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Ask Google Assistant or Cortana something like “What’s 4 +4?” today and you’re likely to hear “8.” Ask a more difficult question, like “What did the ancient Greeks eat?” and chances are, instead of answering the question directly, you will likely get pointed toward a website for you to sift through to find an answer to your question.

Microsoft Machine Reading Comprehension (MS MARCO), a dataset of 100,000 questions and answers made available to researchers for the first time today, was made to change that.

By open-sourcing a dataset with answers written by humans, Microsoft hopes MS MARCO can make breakthroughs in artificial intelligence research, and begin to help AI read and understand language like humans would.

That way, instead of having to read through a website to find the answer to your question, you can ask a search engine or virtual assistant, and they will skim documents and websites like humans do, then provide a complex or nuanced answer.

The 100,000 questions and answers were made based on questions asked by real people to the Bing search engine or Cortana virtual assistant. Answers provided by MS MARCO were drawn from more than 200,000 documents or websites and summarized by a human.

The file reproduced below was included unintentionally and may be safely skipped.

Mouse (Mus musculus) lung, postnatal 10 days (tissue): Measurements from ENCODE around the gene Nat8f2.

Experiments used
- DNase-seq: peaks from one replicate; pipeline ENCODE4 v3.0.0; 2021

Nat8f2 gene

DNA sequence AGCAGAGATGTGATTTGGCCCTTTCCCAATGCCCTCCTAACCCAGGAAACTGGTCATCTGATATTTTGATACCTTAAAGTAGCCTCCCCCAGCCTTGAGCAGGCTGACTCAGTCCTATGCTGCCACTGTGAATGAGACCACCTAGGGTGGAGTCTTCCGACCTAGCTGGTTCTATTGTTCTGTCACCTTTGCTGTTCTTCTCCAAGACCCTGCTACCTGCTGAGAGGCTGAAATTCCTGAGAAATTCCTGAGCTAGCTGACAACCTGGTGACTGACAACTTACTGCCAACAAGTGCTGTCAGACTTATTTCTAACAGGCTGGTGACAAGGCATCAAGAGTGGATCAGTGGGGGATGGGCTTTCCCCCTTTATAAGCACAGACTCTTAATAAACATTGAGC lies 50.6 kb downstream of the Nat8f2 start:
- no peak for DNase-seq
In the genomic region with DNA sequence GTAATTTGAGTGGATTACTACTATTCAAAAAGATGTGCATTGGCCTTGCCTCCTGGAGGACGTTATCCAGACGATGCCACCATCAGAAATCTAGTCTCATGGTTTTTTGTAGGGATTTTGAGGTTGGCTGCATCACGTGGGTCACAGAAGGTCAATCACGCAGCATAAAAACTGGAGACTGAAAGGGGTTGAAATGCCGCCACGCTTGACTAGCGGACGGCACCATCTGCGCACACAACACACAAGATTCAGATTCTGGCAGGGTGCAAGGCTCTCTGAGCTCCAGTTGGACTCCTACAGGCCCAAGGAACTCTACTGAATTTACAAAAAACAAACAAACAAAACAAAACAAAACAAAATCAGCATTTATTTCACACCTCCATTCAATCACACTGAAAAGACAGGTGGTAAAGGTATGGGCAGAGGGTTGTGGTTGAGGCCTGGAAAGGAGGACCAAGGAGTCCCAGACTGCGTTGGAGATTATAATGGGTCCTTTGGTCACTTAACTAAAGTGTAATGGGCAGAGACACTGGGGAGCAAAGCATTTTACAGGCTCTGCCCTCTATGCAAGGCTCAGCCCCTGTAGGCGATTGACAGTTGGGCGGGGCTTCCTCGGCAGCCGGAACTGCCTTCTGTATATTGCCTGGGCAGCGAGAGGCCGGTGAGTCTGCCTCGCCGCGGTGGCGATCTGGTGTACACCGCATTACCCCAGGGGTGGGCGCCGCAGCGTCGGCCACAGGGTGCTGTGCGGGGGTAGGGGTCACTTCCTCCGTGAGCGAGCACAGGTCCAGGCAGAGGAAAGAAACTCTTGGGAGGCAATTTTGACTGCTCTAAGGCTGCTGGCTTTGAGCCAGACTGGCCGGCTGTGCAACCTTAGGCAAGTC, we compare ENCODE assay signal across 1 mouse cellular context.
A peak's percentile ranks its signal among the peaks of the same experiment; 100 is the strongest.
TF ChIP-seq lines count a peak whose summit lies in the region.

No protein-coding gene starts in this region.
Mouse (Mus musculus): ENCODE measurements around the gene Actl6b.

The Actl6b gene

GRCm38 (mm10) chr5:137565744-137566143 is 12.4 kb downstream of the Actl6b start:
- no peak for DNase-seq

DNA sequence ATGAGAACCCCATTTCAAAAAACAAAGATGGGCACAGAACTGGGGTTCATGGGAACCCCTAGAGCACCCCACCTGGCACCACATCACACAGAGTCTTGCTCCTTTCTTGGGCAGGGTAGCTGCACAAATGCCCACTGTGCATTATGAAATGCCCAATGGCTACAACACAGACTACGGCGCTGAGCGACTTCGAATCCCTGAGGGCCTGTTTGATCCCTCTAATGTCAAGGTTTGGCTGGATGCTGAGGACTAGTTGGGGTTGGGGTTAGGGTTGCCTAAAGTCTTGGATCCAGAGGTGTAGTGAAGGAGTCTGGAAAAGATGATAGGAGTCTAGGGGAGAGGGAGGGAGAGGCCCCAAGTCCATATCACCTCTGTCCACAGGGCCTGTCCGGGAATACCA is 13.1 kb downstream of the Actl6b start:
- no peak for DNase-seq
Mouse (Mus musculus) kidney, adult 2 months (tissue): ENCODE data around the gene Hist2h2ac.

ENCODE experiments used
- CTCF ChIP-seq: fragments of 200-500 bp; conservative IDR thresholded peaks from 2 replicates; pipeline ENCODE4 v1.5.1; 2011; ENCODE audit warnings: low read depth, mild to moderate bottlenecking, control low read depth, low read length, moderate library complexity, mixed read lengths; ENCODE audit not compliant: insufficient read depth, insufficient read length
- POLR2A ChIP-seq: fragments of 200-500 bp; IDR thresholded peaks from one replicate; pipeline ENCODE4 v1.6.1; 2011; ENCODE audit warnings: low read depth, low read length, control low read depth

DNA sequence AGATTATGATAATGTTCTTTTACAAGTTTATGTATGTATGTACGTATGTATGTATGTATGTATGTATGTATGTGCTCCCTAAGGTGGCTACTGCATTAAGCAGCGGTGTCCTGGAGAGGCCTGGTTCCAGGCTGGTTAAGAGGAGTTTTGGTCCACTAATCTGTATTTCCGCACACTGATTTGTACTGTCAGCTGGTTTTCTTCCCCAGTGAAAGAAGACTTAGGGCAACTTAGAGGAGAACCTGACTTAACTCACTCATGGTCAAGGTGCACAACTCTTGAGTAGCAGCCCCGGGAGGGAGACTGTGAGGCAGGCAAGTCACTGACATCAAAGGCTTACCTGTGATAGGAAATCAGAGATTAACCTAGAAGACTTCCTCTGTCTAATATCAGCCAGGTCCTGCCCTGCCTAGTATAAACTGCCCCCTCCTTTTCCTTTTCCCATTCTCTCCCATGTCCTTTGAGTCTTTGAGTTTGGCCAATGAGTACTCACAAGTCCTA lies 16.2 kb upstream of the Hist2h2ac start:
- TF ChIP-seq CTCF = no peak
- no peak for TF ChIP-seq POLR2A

“The team chose the anonymized questions based on the queries they thought would be more interesting to researchers. In addition, the answers were written by humans, based on real web pages, and verified for accuracy,” said a Microsoft blog post announcing the release of MS MARCO.

Many datasets used to train natural language processing today have notable shortcomings, the eight-person team that compiled MS MARCO argued in a paper published last month on open research publication arxiv.org.

Most datasets used to train natural language processing (NLP) today do not use questions posed by real people, and they tend to draw upon resources like Wikipedia instead of the less polished but more realistic questions from real people.

MS MARCO is available to businesses and researchers, but datasets available to download for free are for non-commercial use.


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